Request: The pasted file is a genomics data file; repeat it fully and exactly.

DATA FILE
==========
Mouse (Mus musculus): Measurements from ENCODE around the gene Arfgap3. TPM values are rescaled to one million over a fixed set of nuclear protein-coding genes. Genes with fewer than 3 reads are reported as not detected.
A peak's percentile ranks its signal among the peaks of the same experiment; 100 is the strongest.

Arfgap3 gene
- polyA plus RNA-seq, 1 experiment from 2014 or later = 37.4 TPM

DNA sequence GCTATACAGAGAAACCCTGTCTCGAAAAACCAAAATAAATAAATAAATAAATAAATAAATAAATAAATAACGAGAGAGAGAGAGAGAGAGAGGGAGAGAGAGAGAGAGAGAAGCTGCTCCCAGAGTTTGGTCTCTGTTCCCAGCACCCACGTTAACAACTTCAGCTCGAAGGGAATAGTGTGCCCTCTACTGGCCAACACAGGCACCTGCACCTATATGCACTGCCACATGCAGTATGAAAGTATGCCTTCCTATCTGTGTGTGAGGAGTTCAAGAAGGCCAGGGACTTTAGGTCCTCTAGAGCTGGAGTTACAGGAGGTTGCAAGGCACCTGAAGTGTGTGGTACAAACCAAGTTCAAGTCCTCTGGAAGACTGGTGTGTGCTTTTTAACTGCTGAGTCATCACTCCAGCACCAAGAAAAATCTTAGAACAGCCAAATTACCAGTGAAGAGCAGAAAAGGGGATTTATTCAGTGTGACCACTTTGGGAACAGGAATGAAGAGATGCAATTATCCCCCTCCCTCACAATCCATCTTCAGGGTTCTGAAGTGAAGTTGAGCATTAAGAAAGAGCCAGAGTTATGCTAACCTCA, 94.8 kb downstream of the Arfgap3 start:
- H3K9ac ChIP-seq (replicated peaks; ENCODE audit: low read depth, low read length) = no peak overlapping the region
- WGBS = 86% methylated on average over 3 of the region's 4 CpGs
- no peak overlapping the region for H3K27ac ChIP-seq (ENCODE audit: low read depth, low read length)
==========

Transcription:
Mouse (Mus musculus): Measurements from ENCODE around the gene Arfgap3. TPM values are rescaled to one million over a fixed set of nuclear protein-coding genes. Genes with fewer than 3 reads are reported as not detected.
A peak's percentile ranks its signal among the peaks of the same experiment; 100 is the strongest.

Arfgap3 gene
- polyA plus RNA-seq, 1 experiment from 2014 or later = 37.4 TPM

DNA sequence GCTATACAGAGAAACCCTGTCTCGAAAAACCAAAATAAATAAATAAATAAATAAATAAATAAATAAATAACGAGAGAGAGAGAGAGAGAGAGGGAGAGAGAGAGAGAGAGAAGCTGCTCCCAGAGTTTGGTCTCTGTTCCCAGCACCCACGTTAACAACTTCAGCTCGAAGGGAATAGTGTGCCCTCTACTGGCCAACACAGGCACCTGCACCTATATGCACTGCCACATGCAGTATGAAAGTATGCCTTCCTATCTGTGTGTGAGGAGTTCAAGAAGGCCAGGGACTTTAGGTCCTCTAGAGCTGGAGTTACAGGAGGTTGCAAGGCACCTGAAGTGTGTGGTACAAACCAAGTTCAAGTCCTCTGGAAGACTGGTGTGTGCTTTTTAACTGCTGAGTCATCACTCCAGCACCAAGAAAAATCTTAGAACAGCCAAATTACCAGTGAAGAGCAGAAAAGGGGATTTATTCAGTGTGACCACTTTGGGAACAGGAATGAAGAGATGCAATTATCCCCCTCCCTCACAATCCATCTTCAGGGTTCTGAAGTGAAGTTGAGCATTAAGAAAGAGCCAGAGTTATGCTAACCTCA, 94.8 kb downstream of the Arfgap3 start:
- H3K9ac ChIP-seq (replicated peaks; ENCODE audit: low read depth, low read length) = no peak overlapping the region
- WGBS = 86% methylated on average over 3 of the region's 4 CpGs
- no peak overlapping the region for H3K27ac ChIP-seq (ENCODE audit: low read depth, low read length)